The official theme for Black Maternal Health Week 2023 (#BMHW23) is “Our Bodies Belong to Us: Restoring Black Autonomy and Joy!” This annual week-long campaign, held from April 11-17th, is founded and led by the Black Mamas Matter Alliance (BMMA) to raise awareness, activism, and community-building to amplify the voices, perspectives, and lived experiences of Black mamas and birthing people.
Addressing the Maternal Mortality Crisis
The alarmingly rising maternal mortality rate in the U.S., particularly among Black women, has been further exacerbated by the ongoing pandemic. Recent data has shown that neglect in care in hospital systems immediately after labor and delivery has been a growing concern. In response, BMMA continues to highlight and center culturally-congruent practices, with a focus on Black midwifery care and full-spectrum Black-led doula care as sound, evidence-based solutions. These practices and solutions prioritize the true needs, wants, and desires of Black women and birthing people.
Aligning with National Minority Health Month
BMHW is intentionally held during National Minority Health Month and begins on April 11th annually to coincide with the International Day for Maternal Health and Rights, which is marked by dozens of global organizations advocating for the elimination of maternal mortality worldwide. The activities and conversations hosted throughout the week intentionally center the values and traditions of the reproductive and birth justice movements.
Black Maternal Health Week 2023 #BMHW23 Events and Activities
The schedule of events for BMHW23 is packed with insightful dialogue, enlivening events, and opportunities for connections to advance the health and well-being of Black mamas. The week kicks off on April 11th, which is the International Day of Maternal Health and Rights, with a tweetchat to engage in discussions on maternal health. Other events during the week include a virtual rally focused on Black maternal health policy, a day to support the BMH (Black Maternal Health) movement, discussions on BMH data and innovation, a BMH walk in Atlanta, GA, activities to promote BMH in local neighborhoods, and a closing event on April 17th titled “An Ode to Black Mamas Joy.”
You can find local events that may be happening in your state or community here.
About the Black Mamas Matter Alliance
The Black Mamas Matter Alliance (BMMA) is a Black women-led cross-sectoral alliance that centers Black mamas and birthing people to advocate, drive research, build power, and shift culture for Black maternal health, rights, and justice. BMMA envisions a world where Black mamas have the rights, respect, and resources to thrive before, during, and after pregnancy. To achieve this vision, BMMA has set goals to change policy, cultivate research, advance care for Black mamas, and shift culture.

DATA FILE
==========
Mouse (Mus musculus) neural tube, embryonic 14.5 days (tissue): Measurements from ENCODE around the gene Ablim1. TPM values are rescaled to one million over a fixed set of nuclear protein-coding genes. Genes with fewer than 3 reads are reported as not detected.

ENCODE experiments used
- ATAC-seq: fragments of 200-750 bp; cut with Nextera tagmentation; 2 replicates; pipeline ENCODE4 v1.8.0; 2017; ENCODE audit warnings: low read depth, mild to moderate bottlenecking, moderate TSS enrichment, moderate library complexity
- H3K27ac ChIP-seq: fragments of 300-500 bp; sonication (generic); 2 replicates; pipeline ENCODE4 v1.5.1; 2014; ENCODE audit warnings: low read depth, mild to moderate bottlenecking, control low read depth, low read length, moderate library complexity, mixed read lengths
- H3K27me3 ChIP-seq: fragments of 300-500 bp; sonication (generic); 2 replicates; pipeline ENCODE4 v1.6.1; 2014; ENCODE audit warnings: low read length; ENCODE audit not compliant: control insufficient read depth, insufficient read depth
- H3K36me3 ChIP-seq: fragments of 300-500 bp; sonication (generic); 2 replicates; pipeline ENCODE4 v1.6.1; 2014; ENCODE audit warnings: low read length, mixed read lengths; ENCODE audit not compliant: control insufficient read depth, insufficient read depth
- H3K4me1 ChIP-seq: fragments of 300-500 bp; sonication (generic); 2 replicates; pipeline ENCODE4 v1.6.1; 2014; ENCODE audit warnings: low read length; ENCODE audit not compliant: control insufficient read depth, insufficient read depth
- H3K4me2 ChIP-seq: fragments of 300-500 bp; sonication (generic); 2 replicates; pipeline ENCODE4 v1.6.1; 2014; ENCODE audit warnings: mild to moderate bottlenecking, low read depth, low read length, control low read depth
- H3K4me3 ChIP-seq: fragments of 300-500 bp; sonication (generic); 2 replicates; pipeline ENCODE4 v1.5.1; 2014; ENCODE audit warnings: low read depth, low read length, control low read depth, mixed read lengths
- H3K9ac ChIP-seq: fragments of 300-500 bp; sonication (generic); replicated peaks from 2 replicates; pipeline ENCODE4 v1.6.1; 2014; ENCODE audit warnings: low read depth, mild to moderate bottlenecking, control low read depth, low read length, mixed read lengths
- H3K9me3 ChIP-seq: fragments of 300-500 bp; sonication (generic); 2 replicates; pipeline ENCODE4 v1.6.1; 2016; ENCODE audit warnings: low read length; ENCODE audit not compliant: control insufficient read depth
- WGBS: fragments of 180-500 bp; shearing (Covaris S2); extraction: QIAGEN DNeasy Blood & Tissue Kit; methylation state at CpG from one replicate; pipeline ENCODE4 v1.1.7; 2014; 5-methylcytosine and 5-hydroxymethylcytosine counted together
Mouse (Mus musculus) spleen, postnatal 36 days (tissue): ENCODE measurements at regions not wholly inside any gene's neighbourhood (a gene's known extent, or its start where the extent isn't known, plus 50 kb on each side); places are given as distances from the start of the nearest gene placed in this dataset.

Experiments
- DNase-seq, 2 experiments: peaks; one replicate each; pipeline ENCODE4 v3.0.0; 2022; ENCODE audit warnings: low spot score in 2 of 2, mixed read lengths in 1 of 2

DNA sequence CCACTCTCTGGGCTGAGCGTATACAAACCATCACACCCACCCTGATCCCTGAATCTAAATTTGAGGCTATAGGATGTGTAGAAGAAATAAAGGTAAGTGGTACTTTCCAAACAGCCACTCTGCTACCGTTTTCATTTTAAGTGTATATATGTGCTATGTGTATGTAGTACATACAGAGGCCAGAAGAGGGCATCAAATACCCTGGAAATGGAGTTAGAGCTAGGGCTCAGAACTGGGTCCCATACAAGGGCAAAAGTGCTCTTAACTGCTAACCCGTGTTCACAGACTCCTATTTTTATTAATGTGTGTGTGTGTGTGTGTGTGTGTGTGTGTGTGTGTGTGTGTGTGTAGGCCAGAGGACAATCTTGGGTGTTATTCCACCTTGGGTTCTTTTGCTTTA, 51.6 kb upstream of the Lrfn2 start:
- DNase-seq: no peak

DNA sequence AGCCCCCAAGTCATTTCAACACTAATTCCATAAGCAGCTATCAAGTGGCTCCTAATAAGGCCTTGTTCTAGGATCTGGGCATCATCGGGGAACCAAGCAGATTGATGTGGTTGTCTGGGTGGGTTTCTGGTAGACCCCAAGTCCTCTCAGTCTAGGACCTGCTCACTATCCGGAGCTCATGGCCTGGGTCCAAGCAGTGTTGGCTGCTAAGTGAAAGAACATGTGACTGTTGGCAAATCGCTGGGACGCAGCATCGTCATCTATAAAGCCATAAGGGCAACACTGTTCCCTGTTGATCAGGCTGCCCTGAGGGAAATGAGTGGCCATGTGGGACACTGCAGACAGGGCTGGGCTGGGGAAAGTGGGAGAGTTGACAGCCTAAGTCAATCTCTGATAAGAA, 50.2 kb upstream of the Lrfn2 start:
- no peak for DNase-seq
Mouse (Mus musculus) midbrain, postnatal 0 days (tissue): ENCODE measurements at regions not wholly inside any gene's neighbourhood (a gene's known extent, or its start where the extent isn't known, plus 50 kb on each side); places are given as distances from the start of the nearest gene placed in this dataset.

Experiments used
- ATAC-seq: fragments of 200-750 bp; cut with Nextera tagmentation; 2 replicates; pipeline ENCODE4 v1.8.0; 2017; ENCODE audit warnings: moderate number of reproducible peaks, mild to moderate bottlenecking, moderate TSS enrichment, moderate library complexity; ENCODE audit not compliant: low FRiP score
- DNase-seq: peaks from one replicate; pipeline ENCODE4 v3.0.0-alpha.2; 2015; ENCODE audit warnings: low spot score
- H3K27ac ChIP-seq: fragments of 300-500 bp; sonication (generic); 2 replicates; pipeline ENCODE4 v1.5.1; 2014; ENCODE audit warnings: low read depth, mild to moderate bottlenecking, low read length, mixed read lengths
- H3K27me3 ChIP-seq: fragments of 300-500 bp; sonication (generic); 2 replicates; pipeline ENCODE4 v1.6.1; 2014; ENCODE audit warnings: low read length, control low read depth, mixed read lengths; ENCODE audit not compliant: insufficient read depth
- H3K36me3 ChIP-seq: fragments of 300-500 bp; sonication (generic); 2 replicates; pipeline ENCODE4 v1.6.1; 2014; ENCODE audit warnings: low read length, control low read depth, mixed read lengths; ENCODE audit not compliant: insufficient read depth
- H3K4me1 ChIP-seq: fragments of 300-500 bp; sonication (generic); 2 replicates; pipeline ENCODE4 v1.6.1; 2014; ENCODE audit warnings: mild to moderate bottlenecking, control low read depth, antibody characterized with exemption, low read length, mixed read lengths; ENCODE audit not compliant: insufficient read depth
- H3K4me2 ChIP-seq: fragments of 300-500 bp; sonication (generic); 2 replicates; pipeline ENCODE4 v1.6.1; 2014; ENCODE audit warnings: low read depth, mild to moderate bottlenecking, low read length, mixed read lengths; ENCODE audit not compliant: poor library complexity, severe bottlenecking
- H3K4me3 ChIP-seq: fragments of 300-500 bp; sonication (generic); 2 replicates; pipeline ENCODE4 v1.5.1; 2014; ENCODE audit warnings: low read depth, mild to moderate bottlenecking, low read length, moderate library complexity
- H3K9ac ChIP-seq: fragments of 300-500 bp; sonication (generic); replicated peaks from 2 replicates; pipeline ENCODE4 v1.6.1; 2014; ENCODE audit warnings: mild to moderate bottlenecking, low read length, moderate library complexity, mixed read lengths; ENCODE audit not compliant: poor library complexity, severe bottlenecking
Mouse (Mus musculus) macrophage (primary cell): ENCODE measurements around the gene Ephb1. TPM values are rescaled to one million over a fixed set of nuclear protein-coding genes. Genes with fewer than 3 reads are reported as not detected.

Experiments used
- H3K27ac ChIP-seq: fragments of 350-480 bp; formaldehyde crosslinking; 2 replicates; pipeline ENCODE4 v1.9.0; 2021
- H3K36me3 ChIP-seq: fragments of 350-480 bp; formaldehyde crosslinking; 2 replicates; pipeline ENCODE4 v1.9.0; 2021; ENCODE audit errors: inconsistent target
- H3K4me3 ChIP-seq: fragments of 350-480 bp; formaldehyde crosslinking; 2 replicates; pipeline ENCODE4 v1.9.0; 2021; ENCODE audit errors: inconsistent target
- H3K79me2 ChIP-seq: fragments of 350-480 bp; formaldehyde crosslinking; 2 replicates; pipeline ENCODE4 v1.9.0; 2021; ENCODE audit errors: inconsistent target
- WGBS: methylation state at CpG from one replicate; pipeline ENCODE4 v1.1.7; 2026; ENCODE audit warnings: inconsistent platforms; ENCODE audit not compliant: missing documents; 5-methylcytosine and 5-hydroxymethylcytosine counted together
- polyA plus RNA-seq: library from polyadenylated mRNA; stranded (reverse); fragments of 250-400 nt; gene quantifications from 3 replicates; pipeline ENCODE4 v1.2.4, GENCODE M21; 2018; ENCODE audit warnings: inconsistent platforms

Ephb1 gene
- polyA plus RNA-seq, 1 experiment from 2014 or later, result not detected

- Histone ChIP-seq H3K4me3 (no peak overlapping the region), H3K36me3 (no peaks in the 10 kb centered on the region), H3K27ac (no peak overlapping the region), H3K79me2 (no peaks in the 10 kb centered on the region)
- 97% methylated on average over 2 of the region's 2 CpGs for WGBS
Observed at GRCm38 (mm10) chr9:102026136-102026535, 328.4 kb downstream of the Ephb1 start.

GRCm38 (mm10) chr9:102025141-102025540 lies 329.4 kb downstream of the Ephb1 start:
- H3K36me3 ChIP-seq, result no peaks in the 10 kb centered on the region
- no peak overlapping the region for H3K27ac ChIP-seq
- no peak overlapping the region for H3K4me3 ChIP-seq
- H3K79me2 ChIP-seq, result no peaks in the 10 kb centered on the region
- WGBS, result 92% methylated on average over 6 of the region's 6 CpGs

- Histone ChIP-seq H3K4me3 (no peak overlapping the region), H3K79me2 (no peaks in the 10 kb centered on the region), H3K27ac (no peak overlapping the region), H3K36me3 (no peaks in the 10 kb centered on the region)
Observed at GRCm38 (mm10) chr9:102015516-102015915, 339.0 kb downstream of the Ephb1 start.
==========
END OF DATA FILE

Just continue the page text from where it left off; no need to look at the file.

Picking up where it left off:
BMMA’s Work and Impact
BMMA’s work is grounded in the human rights, reproductive justice, and birth justice frameworks, and incorporates respectful maternity care tenets. The alliance serves as a national voice and coordinating entity for stakeholders who are advancing maternal health, rights, and justice. BMMA provides technical assistance, training, and capacity building for grassroots organizations, maternity care service providers such as clinicians, midwives, doula networks, and community health workers, academia, and the public health industry. The alliance fosters connections and collaborations between mainstream entities and Black women-led initiatives, recognizing that maternal mortality and morbidity are global concerns that need to be addressed within the global context.
White House Proclamation on Black Maternal Health Week 2023
One significant step towards addressing Black maternal health disparities has been taken by the White House, which issued a proclamation on Black Maternal Health Week 2023. The proclamation acknowledges that Black women in America are three times more likely to die from pregnancy-related complications than white women, and highlights how institutional racism and systemic inequities contribute to this crisis. Black women are often dismissed or ignored in hospitals and other healthcare settings, and face barriers to quality care.